The third step is to determine required support functions and personnel that, while not engaged in combat, actually man, train, and equip combat forces. This means evaluating every unit, school, billet (flag officers included), and staff to identify any that don’t contribute directly to delivering kinetic or non-kinetic weapons.
Any function that does not deliver munitions, assist in delivering munitions, or support the man, train, and equip responsibilities for those missions is ancillary and should be the lowest priority. These include non-combat training, diversity programs, and superfluous educational programs, to name a few. Many are popular but exist only for their legacy or political considerations and, though some support the active, reserve, and retired communities, they do not contribute to service missions. We must determine which truly benefit service members and admit which are just politically expedient. Eventually the well will run dry and when it does, it is these ancillary activities we must be willing to let go.
Only after the preceding determinations are made should we consider current forces and where they fit, which need to be resized or reshaped, which to eliminate, and what must be created. This exercise must also identify the area where much of the necessary savings can be made—waste. Many ideas for making systems more efficient or identifying pure waste can come from junior personnel. The opinions of those closest to the deckplates are not always popular or heard, but that is where some of the best ideas reside, much more than from those further removed who typically see everything through a flow chart or PowerPoint.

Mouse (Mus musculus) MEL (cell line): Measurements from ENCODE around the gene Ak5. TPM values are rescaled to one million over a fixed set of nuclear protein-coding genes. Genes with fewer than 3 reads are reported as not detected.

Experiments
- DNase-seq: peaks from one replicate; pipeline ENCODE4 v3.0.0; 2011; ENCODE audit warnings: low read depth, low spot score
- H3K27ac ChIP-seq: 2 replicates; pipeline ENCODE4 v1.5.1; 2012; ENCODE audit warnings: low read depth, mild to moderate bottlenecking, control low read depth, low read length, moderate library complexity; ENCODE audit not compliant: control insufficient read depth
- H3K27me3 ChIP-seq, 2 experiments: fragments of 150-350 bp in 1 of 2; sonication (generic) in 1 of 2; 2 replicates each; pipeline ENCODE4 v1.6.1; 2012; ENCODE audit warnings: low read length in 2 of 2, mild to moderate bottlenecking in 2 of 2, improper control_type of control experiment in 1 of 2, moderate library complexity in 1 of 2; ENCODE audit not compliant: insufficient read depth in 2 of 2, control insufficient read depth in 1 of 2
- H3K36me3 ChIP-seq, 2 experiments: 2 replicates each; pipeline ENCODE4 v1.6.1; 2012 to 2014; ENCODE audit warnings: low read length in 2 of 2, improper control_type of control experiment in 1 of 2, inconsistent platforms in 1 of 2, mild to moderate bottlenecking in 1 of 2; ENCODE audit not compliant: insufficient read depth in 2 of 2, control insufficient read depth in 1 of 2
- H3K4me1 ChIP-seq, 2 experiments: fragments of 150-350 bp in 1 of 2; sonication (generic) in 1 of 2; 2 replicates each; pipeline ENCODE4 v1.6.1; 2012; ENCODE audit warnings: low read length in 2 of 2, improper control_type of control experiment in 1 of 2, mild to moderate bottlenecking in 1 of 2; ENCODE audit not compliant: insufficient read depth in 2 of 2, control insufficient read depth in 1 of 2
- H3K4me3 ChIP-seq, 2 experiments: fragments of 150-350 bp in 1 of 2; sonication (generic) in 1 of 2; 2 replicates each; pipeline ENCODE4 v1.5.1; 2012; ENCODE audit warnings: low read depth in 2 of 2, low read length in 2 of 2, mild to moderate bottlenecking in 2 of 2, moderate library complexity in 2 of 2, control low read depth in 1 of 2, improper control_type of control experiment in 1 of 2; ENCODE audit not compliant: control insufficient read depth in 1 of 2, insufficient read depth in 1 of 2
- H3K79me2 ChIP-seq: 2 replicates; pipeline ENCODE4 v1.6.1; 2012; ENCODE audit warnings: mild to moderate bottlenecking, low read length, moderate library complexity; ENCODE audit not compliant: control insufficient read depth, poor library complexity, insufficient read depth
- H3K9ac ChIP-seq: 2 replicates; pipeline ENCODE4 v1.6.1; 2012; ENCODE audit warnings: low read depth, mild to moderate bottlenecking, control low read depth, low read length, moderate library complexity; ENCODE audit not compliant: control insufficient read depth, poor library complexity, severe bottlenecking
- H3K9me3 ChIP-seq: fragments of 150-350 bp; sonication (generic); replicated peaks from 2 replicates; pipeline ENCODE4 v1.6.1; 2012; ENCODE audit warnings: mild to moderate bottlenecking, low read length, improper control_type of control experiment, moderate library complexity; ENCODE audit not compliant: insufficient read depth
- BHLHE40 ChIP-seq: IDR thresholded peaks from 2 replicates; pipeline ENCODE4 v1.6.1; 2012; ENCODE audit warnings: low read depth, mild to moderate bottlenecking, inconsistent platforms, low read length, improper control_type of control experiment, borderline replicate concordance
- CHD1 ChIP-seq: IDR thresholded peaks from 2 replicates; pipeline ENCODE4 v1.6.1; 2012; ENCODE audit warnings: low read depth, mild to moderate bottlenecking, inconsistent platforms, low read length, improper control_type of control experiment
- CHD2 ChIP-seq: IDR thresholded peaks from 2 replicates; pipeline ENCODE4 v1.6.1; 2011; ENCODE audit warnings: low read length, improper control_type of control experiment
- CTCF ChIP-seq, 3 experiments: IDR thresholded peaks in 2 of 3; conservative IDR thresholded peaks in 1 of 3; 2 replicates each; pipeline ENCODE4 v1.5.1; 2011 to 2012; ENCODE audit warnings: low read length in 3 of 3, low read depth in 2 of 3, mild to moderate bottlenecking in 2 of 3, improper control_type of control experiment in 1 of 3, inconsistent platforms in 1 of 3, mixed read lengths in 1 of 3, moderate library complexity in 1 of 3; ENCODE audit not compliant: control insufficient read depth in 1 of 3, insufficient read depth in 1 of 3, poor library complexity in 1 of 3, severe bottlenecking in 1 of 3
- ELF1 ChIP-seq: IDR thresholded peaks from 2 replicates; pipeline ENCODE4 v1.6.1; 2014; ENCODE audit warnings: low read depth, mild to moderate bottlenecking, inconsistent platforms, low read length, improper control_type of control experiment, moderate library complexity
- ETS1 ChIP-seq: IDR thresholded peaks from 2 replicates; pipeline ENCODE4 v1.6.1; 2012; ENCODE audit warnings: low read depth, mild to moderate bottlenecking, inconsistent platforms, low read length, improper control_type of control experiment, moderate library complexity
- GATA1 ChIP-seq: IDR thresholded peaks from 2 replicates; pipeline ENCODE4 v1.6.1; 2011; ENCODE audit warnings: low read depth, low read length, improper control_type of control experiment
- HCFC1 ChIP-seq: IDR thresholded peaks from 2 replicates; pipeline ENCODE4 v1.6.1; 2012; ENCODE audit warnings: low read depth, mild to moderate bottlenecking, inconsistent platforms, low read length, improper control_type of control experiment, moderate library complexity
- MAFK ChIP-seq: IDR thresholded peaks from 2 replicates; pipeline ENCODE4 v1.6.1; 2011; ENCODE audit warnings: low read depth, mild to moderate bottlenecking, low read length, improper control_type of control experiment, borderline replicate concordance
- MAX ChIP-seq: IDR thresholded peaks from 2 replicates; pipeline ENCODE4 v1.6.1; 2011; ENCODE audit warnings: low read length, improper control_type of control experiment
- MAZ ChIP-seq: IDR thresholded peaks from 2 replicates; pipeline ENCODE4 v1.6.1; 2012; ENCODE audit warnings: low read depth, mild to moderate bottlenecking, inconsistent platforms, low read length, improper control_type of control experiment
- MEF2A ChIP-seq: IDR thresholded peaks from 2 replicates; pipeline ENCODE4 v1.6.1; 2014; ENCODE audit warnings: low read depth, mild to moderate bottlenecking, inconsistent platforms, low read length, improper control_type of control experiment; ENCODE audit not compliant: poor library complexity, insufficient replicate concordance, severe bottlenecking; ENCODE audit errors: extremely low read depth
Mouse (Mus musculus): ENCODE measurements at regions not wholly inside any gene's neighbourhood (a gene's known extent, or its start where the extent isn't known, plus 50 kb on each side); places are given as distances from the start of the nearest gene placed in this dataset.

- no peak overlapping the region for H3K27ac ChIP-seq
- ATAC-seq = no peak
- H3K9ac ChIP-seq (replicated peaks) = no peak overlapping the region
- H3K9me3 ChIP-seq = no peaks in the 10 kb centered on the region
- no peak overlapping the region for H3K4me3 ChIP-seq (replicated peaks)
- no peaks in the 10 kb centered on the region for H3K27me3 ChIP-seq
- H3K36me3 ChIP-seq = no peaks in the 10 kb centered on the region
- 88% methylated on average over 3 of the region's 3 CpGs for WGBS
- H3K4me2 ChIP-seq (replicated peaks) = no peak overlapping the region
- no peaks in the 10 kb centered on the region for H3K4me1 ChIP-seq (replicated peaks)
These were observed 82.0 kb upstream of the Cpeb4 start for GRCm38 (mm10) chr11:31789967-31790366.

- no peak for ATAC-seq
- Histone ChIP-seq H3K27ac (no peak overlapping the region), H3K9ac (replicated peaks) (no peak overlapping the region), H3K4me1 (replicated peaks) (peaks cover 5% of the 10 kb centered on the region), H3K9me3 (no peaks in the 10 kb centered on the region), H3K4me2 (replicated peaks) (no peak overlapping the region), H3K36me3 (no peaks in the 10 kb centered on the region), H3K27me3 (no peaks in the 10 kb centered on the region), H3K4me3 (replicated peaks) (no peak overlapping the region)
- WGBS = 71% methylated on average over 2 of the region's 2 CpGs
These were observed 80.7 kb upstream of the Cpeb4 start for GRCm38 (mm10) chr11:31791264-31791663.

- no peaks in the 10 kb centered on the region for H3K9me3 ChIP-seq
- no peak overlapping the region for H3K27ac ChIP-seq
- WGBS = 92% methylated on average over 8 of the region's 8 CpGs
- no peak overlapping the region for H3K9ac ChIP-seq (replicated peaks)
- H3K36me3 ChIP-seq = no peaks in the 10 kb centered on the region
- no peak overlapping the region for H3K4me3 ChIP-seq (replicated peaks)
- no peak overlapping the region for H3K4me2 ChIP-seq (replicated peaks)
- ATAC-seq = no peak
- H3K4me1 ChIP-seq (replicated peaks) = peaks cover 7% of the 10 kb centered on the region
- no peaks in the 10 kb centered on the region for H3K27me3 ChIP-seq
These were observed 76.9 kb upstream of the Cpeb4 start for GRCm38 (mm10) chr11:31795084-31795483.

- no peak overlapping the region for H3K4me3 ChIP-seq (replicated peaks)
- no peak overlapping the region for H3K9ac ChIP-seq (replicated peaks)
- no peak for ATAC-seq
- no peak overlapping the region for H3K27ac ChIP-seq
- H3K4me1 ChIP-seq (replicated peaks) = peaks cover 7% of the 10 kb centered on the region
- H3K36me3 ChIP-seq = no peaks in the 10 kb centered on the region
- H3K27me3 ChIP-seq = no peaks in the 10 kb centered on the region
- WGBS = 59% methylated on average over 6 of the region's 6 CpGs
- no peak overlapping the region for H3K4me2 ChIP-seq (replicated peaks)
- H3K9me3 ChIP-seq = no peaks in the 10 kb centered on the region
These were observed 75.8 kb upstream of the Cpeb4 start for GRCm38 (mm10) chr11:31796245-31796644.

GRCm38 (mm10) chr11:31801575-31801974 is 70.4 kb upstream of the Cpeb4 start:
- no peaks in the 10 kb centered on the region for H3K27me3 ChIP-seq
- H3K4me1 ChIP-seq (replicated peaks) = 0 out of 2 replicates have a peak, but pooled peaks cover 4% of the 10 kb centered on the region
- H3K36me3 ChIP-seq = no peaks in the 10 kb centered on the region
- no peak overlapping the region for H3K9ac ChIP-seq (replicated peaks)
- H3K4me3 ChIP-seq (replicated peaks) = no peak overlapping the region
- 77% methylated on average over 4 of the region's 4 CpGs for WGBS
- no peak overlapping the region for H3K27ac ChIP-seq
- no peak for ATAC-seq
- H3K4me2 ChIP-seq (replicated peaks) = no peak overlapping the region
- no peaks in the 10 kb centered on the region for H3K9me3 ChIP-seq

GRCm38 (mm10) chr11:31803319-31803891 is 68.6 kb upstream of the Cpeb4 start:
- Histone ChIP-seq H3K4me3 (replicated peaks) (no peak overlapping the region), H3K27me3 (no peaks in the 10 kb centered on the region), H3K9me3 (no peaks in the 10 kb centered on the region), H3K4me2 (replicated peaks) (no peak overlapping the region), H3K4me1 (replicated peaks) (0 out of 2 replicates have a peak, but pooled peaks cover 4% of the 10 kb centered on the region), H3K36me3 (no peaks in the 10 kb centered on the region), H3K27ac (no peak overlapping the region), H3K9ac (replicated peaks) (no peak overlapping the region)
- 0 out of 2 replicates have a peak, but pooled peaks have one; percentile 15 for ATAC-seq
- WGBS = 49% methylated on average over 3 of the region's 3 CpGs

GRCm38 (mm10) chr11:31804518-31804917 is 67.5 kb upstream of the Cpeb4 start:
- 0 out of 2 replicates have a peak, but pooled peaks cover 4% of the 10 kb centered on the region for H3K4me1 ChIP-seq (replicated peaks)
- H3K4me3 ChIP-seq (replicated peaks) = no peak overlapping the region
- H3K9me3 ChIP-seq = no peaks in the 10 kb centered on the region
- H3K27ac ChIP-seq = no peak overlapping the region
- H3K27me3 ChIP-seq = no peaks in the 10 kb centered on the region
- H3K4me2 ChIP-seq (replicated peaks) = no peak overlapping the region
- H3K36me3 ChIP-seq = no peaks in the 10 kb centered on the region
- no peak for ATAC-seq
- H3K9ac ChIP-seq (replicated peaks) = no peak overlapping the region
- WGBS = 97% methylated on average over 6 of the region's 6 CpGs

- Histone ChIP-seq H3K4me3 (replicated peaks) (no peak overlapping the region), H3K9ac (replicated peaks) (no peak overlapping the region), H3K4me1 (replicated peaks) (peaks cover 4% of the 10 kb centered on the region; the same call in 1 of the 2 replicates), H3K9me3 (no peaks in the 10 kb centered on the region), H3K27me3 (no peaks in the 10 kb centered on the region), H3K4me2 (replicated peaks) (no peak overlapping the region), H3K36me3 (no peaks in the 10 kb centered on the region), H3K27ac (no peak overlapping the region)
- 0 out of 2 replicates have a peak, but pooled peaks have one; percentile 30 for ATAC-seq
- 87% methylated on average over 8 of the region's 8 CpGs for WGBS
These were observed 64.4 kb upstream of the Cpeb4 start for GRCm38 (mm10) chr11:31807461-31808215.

The zero-based review described here requires deckplate sailors and Marines seated alongside others of diverse backgrounds, philosophies, and pay grades, constituting a working group undertaking a difficult, time-consuming, and expensive endeavor. And that group must be chartered to do its work while ignoring political considerations or the sacred cows of individual warfare communities.
In fact, those sanctified programs that suffer the least scrutiny may contain the most waste and offer the most savings. Any program that has heretofore been treated as a sacred cow—and there are many—may benefit from the fresh perspective brought by a true zero-based review.
To determine where we should and shouldn’t spend money, and to identify true waste, we have to honestly look at every unit, every staff, and every school. It might be naïve to think this is at all palatable to current leadership or elected officials, but drastic fiscal times call for drastic measures. And what choice do we really have? This endeavor would not only identify savings but would serve as combat-focused, defendable justification for dwindling national resources.
Dictionary.com defines sacred cow as “an individual, organization, institution, etc., considered to be exempt from criticism or questioning.” In debating how to build the future Navy-Marine Corps team, we must do difficult work, and we must agree there will be no sacred cows.